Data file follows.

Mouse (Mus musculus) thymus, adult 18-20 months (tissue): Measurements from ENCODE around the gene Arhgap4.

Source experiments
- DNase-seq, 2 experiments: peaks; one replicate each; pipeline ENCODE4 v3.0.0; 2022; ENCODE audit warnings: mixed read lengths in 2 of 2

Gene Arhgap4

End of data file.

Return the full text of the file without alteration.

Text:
Mouse (Mus musculus) thymus, adult 18-20 months (tissue): Measurements from ENCODE around the gene Arhgap4.

Source experiments
- DNase-seq, 2 experiments: peaks; one replicate each; pipeline ENCODE4 v3.0.0; 2022; ENCODE audit warnings: mixed read lengths in 2 of 2

Gene Arhgap4